Sometimes you need an expert and sometimes you don’t need an expert. You might be able to argue that the cost to repair is your element of damage in your complaint. However, at a certain point you might need an expert to demonstrate what that cost to repair is as far as what your losses. So stating it improving it again are two separate things. You can state be measurable loss to pursue a claim in your complaint. However, you must prove an ascertainable or measurable loss for jury to pursue a claim.
One issue is contemplated as far as stating a claim, and one issue is evidence or a proof issue as far as pursuing a claim in court. They are very different issues. Just because the law says you have a claim doesn’t mean you approve the claim. This is a basic understanding or misunderstanding as to the state of New Jersey. You might have a claim, but you might not be able to prove it. Again, this is more complicated analysis, but it is still the state of the law in New Jersey. When do you need an expert to prove it measurable loss? This depends on the facts in your specific case and that the law as applied to the facts in your specific case. This is why you need an experienced consumer attorney or consumer litigator or an attorney that is handled a significant amount of consumer claims to pursue one of your claims under the New Jersey Consumer Fraud Act.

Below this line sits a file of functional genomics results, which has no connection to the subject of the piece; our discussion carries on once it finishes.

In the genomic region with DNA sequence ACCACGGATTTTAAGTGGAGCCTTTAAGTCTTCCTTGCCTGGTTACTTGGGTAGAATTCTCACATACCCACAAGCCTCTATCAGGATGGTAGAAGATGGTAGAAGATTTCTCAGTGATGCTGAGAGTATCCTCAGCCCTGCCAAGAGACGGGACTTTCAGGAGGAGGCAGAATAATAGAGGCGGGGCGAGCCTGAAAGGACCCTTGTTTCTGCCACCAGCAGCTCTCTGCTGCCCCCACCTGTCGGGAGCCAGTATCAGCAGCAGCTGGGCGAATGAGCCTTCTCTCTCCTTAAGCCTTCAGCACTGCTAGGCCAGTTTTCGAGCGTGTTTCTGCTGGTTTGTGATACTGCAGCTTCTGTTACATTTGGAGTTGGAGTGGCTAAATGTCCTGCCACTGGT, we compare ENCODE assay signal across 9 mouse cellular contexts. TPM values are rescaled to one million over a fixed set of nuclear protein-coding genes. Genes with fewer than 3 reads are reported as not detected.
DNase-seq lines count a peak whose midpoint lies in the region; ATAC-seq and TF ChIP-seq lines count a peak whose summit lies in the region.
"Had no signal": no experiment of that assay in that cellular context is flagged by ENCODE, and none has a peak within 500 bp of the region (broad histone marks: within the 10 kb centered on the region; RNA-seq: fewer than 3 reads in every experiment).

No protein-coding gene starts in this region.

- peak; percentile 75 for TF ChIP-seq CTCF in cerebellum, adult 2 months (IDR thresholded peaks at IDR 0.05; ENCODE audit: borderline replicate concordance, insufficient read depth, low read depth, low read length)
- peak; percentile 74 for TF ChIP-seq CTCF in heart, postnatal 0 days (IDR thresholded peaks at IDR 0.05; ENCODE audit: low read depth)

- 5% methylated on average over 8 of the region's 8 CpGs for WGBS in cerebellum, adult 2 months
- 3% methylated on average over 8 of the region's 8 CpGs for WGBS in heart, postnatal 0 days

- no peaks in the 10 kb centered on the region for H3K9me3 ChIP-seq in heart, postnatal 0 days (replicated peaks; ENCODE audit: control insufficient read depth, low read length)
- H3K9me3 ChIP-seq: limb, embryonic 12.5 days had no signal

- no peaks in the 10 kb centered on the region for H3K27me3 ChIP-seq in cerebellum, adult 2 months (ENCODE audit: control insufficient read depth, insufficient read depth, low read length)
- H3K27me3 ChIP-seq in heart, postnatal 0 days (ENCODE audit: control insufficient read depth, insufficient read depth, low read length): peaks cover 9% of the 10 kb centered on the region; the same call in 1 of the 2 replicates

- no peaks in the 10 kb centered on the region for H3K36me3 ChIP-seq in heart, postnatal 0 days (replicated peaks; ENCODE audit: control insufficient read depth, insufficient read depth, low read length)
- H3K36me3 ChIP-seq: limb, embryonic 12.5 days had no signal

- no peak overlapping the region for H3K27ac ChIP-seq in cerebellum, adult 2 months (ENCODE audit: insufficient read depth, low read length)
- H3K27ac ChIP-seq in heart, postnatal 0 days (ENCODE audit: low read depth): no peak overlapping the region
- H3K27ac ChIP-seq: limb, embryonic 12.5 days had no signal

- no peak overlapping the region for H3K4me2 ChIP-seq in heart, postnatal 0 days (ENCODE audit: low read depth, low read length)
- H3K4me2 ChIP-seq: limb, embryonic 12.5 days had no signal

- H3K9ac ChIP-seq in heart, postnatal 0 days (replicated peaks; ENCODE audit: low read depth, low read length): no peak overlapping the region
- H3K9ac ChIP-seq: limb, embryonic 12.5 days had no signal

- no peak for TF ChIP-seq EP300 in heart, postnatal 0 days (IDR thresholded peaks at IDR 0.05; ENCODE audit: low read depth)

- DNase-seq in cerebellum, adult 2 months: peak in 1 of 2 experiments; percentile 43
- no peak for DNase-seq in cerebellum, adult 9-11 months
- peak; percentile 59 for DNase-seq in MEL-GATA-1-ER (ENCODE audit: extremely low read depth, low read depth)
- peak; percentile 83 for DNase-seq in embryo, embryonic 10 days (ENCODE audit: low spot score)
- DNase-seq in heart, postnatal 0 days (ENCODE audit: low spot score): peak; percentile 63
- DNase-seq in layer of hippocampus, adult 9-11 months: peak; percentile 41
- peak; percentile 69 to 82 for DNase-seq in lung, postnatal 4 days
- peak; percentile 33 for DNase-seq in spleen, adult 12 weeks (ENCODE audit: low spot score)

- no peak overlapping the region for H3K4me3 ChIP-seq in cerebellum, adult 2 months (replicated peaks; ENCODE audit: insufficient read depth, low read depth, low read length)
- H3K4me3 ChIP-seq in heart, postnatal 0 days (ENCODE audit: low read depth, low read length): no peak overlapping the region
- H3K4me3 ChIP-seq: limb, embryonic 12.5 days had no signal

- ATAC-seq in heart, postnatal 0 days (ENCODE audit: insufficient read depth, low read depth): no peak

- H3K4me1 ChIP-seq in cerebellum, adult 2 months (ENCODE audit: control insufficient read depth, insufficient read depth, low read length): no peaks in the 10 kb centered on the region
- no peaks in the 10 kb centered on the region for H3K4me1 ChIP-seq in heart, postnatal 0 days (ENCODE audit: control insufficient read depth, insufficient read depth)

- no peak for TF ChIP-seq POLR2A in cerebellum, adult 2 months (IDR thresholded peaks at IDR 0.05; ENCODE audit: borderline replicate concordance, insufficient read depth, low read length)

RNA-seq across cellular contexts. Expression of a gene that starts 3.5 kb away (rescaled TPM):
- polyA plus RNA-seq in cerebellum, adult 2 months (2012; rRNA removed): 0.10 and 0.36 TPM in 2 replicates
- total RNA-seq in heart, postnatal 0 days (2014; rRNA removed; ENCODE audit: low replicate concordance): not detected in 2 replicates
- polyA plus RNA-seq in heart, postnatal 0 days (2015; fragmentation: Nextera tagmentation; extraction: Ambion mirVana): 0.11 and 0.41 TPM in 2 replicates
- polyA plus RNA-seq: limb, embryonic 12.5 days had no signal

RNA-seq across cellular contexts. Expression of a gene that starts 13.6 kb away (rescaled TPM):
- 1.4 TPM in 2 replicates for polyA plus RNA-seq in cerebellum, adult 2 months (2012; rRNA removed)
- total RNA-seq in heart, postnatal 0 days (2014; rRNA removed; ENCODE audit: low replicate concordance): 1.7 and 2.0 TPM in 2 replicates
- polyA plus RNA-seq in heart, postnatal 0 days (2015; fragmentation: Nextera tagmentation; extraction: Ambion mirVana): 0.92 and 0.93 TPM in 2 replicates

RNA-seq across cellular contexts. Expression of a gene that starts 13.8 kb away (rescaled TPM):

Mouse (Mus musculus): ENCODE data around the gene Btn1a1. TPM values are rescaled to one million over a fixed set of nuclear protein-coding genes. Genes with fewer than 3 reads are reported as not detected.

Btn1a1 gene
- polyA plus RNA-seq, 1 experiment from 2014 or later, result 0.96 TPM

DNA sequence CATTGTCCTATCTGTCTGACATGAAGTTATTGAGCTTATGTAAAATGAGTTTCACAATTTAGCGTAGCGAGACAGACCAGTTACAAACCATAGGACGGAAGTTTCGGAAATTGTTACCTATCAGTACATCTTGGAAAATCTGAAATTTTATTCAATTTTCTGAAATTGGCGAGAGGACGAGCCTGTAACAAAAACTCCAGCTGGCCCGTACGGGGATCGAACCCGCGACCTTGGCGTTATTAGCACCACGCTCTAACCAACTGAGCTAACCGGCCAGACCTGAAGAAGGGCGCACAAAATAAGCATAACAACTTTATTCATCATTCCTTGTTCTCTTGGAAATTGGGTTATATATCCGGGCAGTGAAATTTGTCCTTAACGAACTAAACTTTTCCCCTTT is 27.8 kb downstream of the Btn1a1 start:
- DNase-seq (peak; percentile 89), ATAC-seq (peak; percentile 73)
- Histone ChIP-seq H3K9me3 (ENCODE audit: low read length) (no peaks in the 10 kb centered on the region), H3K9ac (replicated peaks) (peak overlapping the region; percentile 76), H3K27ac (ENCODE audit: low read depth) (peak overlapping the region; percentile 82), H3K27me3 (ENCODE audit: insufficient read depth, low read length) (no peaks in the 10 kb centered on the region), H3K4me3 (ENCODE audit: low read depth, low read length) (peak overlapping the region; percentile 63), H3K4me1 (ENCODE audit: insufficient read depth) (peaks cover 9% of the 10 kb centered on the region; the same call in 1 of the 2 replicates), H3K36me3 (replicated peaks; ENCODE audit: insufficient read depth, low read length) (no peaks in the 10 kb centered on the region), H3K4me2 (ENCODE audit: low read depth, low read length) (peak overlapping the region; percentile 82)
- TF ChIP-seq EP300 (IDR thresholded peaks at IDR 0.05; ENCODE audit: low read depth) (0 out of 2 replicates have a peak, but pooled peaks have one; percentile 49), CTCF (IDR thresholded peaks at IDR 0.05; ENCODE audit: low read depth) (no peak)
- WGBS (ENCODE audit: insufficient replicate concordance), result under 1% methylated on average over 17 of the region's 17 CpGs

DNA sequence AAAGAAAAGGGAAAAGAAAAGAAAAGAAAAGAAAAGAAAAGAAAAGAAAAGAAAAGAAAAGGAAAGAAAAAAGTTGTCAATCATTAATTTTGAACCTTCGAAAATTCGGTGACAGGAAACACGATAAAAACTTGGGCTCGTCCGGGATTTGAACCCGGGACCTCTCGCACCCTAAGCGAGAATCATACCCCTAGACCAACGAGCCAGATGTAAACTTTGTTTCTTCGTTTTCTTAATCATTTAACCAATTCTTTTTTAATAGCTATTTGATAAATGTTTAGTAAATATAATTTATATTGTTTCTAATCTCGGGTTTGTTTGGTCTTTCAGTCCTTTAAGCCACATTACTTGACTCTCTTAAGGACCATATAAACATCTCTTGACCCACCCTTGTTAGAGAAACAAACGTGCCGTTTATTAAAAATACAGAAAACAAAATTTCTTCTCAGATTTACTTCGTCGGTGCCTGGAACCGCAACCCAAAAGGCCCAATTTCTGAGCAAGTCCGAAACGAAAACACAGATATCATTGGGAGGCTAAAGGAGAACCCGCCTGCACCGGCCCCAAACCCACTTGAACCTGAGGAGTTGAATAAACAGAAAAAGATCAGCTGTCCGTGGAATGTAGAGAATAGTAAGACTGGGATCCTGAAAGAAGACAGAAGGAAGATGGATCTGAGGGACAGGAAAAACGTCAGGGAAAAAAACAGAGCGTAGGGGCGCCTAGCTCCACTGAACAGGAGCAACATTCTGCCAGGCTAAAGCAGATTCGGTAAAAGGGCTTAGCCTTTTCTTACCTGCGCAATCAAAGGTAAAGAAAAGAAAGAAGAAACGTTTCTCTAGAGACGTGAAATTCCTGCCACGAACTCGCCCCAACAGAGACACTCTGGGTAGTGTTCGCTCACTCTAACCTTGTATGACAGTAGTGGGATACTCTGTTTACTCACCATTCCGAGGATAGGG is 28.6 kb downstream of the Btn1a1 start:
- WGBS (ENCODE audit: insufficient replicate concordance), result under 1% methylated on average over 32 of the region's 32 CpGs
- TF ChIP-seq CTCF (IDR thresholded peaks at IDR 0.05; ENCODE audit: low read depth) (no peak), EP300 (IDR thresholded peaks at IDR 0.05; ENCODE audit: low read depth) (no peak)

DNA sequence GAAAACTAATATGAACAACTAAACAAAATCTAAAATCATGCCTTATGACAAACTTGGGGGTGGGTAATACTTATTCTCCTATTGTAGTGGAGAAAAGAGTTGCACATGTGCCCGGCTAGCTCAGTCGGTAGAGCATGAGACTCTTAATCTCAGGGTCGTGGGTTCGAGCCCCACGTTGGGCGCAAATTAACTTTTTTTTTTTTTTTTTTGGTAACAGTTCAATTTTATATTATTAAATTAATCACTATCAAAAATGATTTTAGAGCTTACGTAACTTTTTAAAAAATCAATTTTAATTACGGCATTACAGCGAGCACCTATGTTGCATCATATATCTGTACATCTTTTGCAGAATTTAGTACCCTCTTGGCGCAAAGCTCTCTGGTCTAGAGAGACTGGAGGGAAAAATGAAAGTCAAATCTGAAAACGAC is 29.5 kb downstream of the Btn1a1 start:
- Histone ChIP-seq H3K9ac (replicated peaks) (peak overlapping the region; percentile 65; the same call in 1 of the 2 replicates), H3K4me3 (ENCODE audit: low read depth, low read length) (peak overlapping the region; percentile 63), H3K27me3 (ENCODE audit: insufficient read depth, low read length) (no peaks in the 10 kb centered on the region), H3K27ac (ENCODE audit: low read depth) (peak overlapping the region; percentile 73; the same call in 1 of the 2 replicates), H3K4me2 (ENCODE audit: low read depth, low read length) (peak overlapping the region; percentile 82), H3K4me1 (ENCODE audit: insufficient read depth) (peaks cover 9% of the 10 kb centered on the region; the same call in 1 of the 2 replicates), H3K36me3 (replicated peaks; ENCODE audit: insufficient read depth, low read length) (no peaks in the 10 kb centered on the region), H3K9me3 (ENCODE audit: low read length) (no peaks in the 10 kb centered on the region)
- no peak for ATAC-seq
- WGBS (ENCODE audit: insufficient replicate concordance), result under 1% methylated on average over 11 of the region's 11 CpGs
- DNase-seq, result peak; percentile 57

As an example let us say you have purchased the vehicle with prior damage which you claim is the basis of your loss. The measurable or ascertainable loss is the reduction in value or the cost to repair.